Because driving underwater is what you’re supposed to do… right?

The idea of putting a diesel engine into a Jeep Wrangler isn’t a new idea. Nor is the idea of attaching a snorkel system to the engine. But attaching a snorkel to a diesel engine inside a Wrangler TJ for the strict purpose of driving through a pond? Well, that’s probably a new one.

Leave it up to Motor Trend’s “Dirt Every Day” web series to do just that. Host Fred Williams got the clever idea for the build and started stripping away all the parts from his 1997 Wrangler TJ in order to start over. Gone is the 4.0-liter inline six-cylinder, the roll cage, electronics, and even all the interior.

Fred passed the idea onto Cummins, which responded with its 2.8-liter ISF four-cylinder turbodiesel. It’s normally used in heavy equipment like forklifts, but offers plenty of power for its compact size. More specifically, it churns out 160 horsepower and 266 pound-feet of torque. Peak torque kicks in at 1,600 rpm and last up to 3,000 rpm. What’s more, the engine only weighs 540 pounds, so it’s not that much heavier than the old iron-block 4.0-liter.

Of course, driving under water presents several big challenges. First, the engine has to keep a fresh supply of air while being able to expel exhaust. The fuel system also needs to breath, while the electronics and every other part of the drivetrain need to be completely sealed from moisture. Oh, and the driver has to breath. Fred and his gaggle of helpers spend tons of time preparing the Wrangler. And lastly, an oxygen system was rigged for the diver…err driver. It would all end in triumphant glory or drown in agonizing defeat on its way to Davy Jones’ locker.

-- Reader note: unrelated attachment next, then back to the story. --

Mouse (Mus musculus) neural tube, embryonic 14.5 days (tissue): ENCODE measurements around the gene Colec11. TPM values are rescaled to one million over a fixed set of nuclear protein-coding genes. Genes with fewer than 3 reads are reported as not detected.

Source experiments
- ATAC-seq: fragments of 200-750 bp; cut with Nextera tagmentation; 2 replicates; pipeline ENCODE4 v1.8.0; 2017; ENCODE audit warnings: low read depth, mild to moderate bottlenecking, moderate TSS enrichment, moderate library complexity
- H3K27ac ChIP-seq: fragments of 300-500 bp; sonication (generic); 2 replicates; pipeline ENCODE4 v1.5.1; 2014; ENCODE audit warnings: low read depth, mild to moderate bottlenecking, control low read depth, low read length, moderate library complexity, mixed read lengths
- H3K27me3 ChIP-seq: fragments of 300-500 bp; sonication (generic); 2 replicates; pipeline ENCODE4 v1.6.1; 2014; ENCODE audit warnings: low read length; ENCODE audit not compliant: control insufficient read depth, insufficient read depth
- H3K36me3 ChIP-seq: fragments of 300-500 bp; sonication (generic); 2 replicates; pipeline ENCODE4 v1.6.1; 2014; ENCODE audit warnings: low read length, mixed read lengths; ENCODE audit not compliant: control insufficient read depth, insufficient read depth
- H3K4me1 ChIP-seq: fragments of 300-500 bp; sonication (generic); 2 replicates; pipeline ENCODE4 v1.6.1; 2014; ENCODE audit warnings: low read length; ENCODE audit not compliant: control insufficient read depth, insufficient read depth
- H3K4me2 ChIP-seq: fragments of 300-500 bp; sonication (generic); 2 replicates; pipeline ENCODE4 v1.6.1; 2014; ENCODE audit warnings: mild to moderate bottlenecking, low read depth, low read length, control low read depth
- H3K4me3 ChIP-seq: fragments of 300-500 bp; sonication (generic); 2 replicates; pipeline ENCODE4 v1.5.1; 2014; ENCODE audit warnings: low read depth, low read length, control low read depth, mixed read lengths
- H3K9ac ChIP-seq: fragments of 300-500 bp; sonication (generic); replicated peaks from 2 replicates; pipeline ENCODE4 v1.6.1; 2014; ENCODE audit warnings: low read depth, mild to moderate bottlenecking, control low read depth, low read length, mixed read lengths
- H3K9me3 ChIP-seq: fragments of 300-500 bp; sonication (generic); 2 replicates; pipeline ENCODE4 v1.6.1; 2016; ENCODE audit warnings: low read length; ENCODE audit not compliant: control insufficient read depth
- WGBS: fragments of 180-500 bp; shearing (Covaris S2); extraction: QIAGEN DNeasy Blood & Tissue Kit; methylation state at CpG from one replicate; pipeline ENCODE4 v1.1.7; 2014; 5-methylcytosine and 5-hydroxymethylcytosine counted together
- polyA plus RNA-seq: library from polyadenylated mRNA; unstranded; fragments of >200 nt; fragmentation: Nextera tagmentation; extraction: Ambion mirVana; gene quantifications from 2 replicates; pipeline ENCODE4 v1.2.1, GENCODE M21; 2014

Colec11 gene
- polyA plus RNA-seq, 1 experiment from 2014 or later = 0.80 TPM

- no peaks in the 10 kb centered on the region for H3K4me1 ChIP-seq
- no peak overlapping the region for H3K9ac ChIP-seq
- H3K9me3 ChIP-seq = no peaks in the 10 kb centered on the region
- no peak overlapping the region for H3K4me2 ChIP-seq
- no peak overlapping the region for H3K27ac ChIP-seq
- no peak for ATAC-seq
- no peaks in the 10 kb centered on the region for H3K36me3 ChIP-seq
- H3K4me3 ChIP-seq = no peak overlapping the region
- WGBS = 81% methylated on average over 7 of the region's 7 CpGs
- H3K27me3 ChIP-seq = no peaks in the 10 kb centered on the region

So how does it all end? You’ll have to watch the video to find out. Just kick back with a bag of popcorn and a cold drink and enjoy this 25-minute episode of “Dirt Every Day.”


Mark McNabb
Mark McNabb was a contributor at TopSpeed from 2013 to 2018. Growing up, Mark always had a mind for tinkering on random items throughout his home and dad’s garage, including a 1953 Ford Mainline and 1971 Corvette Stingray.  Read More
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